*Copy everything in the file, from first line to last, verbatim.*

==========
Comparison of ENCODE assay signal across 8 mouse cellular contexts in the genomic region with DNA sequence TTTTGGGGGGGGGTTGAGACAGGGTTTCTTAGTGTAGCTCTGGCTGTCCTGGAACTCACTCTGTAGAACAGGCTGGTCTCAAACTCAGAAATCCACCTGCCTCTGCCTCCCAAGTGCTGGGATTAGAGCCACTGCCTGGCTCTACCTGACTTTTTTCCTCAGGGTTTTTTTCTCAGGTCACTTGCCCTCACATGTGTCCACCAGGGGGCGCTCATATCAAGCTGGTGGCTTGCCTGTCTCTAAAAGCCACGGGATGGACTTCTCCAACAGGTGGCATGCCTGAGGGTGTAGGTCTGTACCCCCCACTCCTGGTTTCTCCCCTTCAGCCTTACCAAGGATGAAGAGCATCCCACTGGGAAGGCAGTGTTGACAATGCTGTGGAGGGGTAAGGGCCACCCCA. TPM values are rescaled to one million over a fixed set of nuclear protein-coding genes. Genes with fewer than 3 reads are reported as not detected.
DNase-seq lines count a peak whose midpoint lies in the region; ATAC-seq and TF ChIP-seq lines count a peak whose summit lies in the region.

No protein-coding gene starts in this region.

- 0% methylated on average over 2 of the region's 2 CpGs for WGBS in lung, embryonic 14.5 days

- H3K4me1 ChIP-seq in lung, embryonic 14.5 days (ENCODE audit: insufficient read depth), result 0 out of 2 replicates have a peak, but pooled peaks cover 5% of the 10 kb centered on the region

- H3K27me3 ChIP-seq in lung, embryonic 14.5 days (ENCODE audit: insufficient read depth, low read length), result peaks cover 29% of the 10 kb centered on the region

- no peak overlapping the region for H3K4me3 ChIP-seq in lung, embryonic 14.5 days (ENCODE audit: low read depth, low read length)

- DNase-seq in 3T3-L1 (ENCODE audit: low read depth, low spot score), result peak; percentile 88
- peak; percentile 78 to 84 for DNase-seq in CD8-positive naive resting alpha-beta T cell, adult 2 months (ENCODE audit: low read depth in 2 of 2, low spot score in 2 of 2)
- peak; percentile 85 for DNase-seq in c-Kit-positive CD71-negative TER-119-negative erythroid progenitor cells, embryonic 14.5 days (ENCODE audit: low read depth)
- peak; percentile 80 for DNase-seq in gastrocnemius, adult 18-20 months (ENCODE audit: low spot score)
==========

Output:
Comparison of ENCODE assay signal across 8 mouse cellular contexts in the genomic region with DNA sequence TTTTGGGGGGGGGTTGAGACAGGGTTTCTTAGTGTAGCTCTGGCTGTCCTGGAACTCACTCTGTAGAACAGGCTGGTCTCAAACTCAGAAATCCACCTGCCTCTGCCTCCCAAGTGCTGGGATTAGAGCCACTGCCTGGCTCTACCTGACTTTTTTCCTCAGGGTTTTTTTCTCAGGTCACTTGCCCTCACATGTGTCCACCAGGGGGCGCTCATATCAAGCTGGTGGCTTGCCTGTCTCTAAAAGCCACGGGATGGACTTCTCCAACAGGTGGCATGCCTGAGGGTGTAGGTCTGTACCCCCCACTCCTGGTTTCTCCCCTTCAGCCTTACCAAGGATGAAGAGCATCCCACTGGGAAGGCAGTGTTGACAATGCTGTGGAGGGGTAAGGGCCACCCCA. TPM values are rescaled to one million over a fixed set of nuclear protein-coding genes. Genes with fewer than 3 reads are reported as not detected.
DNase-seq lines count a peak whose midpoint lies in the region; ATAC-seq and TF ChIP-seq lines count a peak whose summit lies in the region.

No protein-coding gene starts in this region.

- 0% methylated on average over 2 of the region's 2 CpGs for WGBS in lung, embryonic 14.5 days

- H3K4me1 ChIP-seq in lung, embryonic 14.5 days (ENCODE audit: insufficient read depth), result 0 out of 2 replicates have a peak, but pooled peaks cover 5% of the 10 kb centered on the region

- H3K27me3 ChIP-seq in lung, embryonic 14.5 days (ENCODE audit: insufficient read depth, low read length), result peaks cover 29% of the 10 kb centered on the region

- no peak overlapping the region for H3K4me3 ChIP-seq in lung, embryonic 14.5 days (ENCODE audit: low read depth, low read length)

- DNase-seq in 3T3-L1 (ENCODE audit: low read depth, low spot score), result peak; percentile 88
- peak; percentile 78 to 84 for DNase-seq in CD8-positive naive resting alpha-beta T cell, adult 2 months (ENCODE audit: low read depth in 2 of 2, low spot score in 2 of 2)
- peak; percentile 85 for DNase-seq in c-Kit-positive CD71-negative TER-119-negative erythroid progenitor cells, embryonic 14.5 days (ENCODE audit: low read depth)
- peak; percentile 80 for DNase-seq in gastrocnemius, adult 18-20 months (ENCODE audit: low spot score)